[IAEP] quality of USB keychains for SoaS, was Re: Sugar Labs Mission & The 6 lesson Schoolteacher
sugarlabs at etrumeus.com
Tue Apr 25 10:36:21 EDT 2017
On Mon, Apr 24, 2017 at 01:03:09PM -0500, James Simmons wrote:
> I tried Sugar on a Stick a few years ago and found that it didn't work all that
> well. Maybe it has improved since then? I think the problems were related more
> to the quality of the USB storage than anything else.
I've found definitely that quality of the USB drive is a factor.
For only a brief time, for reasons I won't go in to just now, I and the
undergraduates in my class had access to computer labs in which the BIOS was
not yet locked down to prevent booting from USB. I found this out but
hadn't requested new USB drives to give them, so I asked each student to
bring one one of their own in so I could load SoaS on it. I then ran the
(now deprecated) livecd-iso-to-disk installer to make a (somewhat)
persistent live USB SoaS instance on each (a process whose tedium I was able
to alleviate by stealing into the lab at off hours and running it in
parallel across several systems).
The speed at which the installation ran on these drives varied dramatically
not just between USB 2 and USB 3 capable drives, but also from manufacturer
to manufacturer. I was able to see this pretty directly because performing
this installation process was when I had the most direct access to the
drives in operation.
I then handed the students back their drives and had them boot lab machines
into SoaS from them. Our aim, then, was not to benchmark USB performance
and so I lost track of how much of a differential there was in the overal
SoaS experience. My goal then was to give them the opportunity to use SoaS
for getting greater experience with Sugar, for development and testing
activities on newer hardware, and in general complementing the XOs they'd
been lent. If they had their own hardware and were willing to boot it from
USB drives, that was an option.
Beyond that, I felt it would be instructive for students who'd never seen a
dual-boot system in action see what the process entailed. It's one thing to
hear about it or read about it or (these days) see a video demonstration,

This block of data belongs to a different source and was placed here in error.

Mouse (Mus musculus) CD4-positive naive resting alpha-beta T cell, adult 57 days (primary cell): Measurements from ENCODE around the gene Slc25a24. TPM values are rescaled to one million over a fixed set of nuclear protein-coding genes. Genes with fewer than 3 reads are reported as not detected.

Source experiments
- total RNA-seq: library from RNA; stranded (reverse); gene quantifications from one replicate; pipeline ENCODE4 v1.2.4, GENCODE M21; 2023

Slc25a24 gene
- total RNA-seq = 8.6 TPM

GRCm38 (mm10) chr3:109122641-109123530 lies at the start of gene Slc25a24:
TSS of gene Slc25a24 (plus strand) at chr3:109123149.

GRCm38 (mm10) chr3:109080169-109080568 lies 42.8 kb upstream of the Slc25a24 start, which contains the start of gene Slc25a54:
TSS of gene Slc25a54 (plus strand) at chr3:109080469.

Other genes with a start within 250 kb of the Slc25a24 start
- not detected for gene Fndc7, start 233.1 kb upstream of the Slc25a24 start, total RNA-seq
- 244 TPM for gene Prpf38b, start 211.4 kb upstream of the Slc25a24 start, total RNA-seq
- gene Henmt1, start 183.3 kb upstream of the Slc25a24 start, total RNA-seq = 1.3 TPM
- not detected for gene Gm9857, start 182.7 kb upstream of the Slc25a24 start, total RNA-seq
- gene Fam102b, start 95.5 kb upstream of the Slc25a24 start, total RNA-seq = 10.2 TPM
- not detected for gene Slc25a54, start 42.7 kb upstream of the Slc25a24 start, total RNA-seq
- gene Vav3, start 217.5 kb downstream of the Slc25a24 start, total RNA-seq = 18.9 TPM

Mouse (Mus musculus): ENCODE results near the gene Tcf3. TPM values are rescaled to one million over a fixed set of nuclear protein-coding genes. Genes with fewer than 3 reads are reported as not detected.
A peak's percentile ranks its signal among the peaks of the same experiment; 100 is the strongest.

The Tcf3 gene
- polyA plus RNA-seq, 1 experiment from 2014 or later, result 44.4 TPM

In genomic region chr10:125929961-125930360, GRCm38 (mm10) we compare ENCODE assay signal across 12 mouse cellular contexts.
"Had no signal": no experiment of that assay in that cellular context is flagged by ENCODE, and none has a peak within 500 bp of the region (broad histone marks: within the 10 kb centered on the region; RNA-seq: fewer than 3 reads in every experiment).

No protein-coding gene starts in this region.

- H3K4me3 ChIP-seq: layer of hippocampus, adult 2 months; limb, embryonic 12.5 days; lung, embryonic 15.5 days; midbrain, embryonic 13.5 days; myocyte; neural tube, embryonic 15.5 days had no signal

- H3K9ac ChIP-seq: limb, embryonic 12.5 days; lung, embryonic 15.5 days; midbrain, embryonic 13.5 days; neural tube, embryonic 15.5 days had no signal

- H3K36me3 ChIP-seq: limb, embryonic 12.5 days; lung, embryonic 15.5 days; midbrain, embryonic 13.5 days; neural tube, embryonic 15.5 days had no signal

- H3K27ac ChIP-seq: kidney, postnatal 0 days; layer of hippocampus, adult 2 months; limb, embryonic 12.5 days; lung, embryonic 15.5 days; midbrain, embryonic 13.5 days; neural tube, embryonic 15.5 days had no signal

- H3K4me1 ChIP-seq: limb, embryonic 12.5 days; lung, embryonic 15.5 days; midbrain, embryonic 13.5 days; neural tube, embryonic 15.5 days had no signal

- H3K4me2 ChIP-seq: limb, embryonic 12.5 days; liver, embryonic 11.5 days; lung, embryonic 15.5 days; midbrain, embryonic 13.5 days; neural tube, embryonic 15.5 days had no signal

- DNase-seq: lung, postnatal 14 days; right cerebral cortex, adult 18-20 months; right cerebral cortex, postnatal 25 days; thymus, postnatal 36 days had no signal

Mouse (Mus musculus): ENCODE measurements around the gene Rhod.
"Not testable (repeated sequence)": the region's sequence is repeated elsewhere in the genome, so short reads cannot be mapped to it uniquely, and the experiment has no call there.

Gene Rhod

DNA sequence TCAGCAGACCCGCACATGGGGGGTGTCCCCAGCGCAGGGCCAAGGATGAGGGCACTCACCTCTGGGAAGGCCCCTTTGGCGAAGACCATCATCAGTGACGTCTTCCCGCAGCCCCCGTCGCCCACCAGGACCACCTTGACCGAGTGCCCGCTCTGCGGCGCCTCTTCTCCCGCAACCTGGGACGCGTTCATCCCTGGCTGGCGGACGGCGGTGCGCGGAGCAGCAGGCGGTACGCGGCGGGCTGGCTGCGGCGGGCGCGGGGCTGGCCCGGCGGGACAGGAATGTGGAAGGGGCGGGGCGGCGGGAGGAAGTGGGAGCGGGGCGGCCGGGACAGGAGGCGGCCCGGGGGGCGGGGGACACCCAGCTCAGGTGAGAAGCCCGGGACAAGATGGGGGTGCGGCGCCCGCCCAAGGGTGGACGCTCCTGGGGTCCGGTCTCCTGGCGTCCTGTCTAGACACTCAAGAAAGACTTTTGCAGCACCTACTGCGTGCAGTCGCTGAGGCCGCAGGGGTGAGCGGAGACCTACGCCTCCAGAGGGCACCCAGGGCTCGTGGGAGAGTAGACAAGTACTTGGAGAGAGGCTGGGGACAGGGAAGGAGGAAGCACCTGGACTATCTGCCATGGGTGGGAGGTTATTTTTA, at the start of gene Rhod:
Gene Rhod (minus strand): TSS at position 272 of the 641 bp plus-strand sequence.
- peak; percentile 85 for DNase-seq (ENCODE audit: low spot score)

but quite another to direct the process oneself, hands on. Even though the
process of using livecd-iso-to-disk was fiddly and tedious, it was well
worth it to know this was the first time several of the students had seen
such a thing done, and could see the difference in how Sugar performed on
the XOs versus the beefy high-memory, i7-based machines in the labs.
That said, flash media generally, including USB drives, have supplanted
nearly every other form of removable media, but unlike magnetic floppy disks
and optical media, they are not passive devices. They share with modern
hard drives the inclusion of, from a historical perspective at least,
significant on-board computing power and all the attendant complexity that
carries with it, see, eg:
"The embedded microcontroller is typically a heavily modified 8051 or ARM
CPU. In modern implementations, the microcontroller will approach 100 MHz
performance levels, and also have several hardware accelerators on-die. "
As with so many of our computing devices now, consumerism dictates that we
be encouraged to ignore what goes on behind the curtain and to regard them
as passive, cheap, simple, straightforward, reliable, and as easy to use.
Were our job selling technology, we could leave it at that. Given our
goals, though, we should keep this complexity in mind, and stand ready to
help Sugar learners better grasp some of these nuances as their
understanding of the technology they use develops.
In the meantime, keeping in mind these complexities can also help us
appreciate why developing and maintaining simple recipes for their use isn't
as straightforward as a consumerist mindset might lead some to think.
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